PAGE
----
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Hugh McVey left the town of Mudcat Landing in early September of the year
eighteen eighty-six. He was then twenty years old and was six feet and four
inches tall. The whole upper part of his body was immensely strong but his long
legs were ungainly and lifeless. He secured a pass from the railroad company
that had employed him, and rode north along the river in the night train until he
came to a large town named Burlington in the State of Iowa. There a bridge went
over the river, and the railroad tracks joined those of a trunk line and ran
eastward toward Chicago; but Hugh did not continue his journey on that night.
Getting off the train he went to a nearby hotel and took a room for the night.
It was a cool clear evening and Hugh was restless. The town of Burlington, a
prosperous place in the midst of a rich farming country, overwhelmed him with its
stir and bustle. For the first time he saw brick-paved streets and streets lighted
with lamps. Although it was nearly ten o'clock at night when he arrived, people
still walked about in the streets and many stores were open.
The hotel where he had taken a room faced the railroad tracks and stood at the
corner of a brightly lighted street. When he had been shown to his room Hugh sat
for a half hour by an open window, and then as he could not sleep, decided to go
for a walk. For a time he walked in the streets where the people stood about
before the doors of the stores but, as his tall figure attracted attention and he felt
people staring at him, he went presently into a side street.
In a few minutes he became utterly lost. He went through what seemed to him
miles of streets lined with frame and brick houses, and occasionally passed
people, but was too timid and embarrassed to ask his way. The street climbed
upward and after a time he got into open country and followed a road that ran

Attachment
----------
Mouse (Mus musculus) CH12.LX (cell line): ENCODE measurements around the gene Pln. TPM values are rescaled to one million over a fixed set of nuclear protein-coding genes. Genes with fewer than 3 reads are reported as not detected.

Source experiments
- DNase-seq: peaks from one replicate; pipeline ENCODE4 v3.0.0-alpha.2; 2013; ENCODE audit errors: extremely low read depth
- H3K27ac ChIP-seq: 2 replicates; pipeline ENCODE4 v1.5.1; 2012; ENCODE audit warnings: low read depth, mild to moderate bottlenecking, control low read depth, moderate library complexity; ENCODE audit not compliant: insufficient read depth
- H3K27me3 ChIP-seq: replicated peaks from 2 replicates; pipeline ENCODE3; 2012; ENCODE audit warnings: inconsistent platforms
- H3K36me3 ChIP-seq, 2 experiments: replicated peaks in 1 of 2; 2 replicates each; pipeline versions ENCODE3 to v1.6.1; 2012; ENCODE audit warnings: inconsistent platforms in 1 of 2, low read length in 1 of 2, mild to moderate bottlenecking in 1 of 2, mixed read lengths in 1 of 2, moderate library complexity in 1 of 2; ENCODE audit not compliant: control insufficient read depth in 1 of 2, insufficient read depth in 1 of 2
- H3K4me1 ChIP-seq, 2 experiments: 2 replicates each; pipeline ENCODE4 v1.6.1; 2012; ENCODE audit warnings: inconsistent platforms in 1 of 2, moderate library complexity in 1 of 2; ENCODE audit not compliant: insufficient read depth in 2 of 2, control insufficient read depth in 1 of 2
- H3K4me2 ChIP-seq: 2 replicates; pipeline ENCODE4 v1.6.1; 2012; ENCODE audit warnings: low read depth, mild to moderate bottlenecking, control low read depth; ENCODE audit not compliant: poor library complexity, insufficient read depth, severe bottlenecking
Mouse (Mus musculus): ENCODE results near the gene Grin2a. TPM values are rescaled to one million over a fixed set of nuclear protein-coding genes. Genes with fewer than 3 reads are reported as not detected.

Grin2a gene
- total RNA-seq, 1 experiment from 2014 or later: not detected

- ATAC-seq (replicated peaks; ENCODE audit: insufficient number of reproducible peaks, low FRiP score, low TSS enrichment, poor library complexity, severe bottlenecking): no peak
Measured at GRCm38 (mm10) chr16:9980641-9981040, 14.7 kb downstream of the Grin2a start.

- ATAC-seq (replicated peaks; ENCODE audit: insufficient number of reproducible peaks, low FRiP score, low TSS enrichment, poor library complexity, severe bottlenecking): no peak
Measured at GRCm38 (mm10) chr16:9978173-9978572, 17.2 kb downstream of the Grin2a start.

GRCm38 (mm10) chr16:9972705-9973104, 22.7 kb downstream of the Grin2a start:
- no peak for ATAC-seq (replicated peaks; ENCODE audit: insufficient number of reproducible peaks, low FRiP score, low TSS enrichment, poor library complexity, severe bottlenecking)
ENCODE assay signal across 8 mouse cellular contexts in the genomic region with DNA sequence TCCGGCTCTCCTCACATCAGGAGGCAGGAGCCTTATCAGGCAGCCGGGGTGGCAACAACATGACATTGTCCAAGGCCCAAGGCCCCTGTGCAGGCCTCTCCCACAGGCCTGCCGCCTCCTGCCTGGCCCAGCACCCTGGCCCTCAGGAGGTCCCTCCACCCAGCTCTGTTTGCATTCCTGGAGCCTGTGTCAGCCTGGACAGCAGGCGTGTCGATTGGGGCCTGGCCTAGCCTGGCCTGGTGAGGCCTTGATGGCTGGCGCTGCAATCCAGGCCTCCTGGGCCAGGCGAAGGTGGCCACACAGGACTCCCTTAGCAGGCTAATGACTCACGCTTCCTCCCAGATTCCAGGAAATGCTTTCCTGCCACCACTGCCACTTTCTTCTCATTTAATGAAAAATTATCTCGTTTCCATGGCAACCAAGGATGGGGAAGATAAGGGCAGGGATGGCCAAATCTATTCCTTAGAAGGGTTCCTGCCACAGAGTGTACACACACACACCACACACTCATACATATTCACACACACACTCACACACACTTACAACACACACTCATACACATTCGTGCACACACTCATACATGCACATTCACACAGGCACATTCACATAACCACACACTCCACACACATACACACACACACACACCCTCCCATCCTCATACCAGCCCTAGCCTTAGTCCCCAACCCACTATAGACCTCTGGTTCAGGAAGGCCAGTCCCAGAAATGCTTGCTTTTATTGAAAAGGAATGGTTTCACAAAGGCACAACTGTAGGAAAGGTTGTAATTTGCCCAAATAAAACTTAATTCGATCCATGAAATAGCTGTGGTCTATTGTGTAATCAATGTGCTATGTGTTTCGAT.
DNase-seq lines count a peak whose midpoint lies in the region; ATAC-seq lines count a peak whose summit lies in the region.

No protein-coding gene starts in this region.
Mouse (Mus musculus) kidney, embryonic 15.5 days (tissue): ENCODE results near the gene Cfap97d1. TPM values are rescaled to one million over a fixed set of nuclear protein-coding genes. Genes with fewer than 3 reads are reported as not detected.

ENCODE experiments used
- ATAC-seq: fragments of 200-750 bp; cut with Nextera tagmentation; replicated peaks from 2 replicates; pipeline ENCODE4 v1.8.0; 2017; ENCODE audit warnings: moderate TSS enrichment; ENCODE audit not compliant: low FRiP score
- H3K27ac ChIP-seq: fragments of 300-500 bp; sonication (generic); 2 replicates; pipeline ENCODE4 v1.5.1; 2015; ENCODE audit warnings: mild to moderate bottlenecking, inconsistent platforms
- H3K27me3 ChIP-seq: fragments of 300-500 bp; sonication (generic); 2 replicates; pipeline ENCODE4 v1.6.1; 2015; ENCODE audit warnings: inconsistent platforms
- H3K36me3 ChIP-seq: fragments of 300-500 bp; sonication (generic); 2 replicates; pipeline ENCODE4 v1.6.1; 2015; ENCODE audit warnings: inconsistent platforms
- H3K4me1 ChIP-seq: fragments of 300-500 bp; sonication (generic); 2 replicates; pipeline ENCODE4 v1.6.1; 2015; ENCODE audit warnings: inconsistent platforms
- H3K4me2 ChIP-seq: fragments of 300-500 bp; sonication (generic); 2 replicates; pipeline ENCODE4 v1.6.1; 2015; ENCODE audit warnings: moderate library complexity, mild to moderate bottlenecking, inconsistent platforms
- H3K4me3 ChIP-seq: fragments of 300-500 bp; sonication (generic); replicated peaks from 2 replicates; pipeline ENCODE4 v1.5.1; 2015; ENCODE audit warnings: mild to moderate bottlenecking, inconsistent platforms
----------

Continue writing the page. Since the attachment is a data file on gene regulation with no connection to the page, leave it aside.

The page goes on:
along a cliff overlooking the Mississippi River. The night was clear and the sky
brilliant with stars. In the open, away from the multitude of houses, he no longer
felt awkward and afraid, and went cheerfully along. After a time he stopped and
stood facing the river. Standing on a high cliff and with a grove of trees at his
back, the stars seemed to have all gathered in the eastern sky. Below him the
water of the river reflected the stars. They seemed to be making a pathway for
him into the East.
The tall Missouri countryman sat down on a log near the edge of the cliff and
tried to see the water in the river below. Nothing was visible but a bed of stars
that danced and twinkled in the darkness. He had made his way to a place far
above the railroad bridge, but presently a through passenger train from the West
passed over it and the lights of the train looked also like stars, stars that moved
and beckoned and that seemed to fly like flocks of birds out of the West into the
For several hours Hugh sat on the log in the darkness. He decided that it was
hopeless for him to find his way back to the hotel, and was glad of the excuse for
staying abroad. His body for the first time in his life felt light and strong and his
mind was feverishly awake. A buggy in which sat a young man and woman went
along the road at his back, and after the voices had died away silence came,